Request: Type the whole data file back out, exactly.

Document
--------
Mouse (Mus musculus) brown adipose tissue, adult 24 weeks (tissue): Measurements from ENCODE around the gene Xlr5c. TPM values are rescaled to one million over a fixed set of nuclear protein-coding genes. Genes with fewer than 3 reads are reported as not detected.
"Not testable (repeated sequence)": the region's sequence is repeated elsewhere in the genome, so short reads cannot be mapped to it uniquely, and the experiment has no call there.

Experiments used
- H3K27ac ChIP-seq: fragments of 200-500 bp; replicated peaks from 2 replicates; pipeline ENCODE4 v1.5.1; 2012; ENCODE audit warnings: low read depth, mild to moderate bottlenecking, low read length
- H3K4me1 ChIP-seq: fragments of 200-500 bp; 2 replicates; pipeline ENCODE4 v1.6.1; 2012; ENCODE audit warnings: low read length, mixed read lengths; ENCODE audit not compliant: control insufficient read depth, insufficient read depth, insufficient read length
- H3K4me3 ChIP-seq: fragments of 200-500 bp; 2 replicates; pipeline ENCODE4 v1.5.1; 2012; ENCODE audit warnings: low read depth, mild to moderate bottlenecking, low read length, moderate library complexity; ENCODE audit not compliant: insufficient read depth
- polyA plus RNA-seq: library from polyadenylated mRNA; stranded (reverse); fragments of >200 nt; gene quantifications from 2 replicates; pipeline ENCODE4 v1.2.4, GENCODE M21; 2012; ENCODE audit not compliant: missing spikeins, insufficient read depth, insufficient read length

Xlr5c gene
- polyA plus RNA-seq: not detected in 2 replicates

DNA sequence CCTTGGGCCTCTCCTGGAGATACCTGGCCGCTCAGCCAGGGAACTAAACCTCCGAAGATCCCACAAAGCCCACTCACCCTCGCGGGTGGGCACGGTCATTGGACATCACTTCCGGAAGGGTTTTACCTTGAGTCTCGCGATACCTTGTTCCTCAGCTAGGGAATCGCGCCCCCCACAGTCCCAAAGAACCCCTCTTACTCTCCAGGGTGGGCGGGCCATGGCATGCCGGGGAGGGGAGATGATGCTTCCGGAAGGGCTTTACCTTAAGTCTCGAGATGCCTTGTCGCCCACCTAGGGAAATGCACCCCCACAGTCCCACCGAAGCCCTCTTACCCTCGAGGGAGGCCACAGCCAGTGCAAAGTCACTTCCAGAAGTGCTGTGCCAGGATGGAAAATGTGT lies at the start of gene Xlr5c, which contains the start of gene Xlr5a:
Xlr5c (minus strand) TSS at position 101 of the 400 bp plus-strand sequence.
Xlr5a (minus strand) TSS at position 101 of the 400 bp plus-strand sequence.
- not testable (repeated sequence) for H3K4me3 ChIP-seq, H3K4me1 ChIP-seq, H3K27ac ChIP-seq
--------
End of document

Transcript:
Mouse (Mus musculus) brown adipose tissue, adult 24 weeks (tissue): Measurements from ENCODE around the gene Xlr5c. TPM values are rescaled to one million over a fixed set of nuclear protein-coding genes. Genes with fewer than 3 reads are reported as not detected.
"Not testable (repeated sequence)": the region's sequence is repeated elsewhere in the genome, so short reads cannot be mapped to it uniquely, and the experiment has no call there.

Experiments used
- H3K27ac ChIP-seq: fragments of 200-500 bp; replicated peaks from 2 replicates; pipeline ENCODE4 v1.5.1; 2012; ENCODE audit warnings: low read depth, mild to moderate bottlenecking, low read length
- H3K4me1 ChIP-seq: fragments of 200-500 bp; 2 replicates; pipeline ENCODE4 v1.6.1; 2012; ENCODE audit warnings: low read length, mixed read lengths; ENCODE audit not compliant: control insufficient read depth, insufficient read depth, insufficient read length
- H3K4me3 ChIP-seq: fragments of 200-500 bp; 2 replicates; pipeline ENCODE4 v1.5.1; 2012; ENCODE audit warnings: low read depth, mild to moderate bottlenecking, low read length, moderate library complexity; ENCODE audit not compliant: insufficient read depth
- polyA plus RNA-seq: library from polyadenylated mRNA; stranded (reverse); fragments of >200 nt; gene quantifications from 2 replicates; pipeline ENCODE4 v1.2.4, GENCODE M21; 2012; ENCODE audit not compliant: missing spikeins, insufficient read depth, insufficient read length

Xlr5c gene
- polyA plus RNA-seq: not detected in 2 replicates

DNA sequence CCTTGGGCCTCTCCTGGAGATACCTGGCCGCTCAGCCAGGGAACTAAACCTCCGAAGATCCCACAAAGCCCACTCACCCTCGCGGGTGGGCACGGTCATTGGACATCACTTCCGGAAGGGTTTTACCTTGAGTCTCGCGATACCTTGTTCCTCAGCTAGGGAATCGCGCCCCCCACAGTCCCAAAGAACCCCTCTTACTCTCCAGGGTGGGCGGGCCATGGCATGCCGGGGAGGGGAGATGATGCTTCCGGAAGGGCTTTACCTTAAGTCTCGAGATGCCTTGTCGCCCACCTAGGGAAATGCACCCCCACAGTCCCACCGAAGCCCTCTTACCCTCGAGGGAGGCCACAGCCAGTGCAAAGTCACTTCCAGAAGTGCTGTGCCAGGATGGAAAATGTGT lies at the start of gene Xlr5c, which contains the start of gene Xlr5a:
Xlr5c (minus strand) TSS at position 101 of the 400 bp plus-strand sequence.
Xlr5a (minus strand) TSS at position 101 of the 400 bp plus-strand sequence.
- not testable (repeated sequence) for H3K4me3 ChIP-seq, H3K4me1 ChIP-seq, H3K27ac ChIP-seq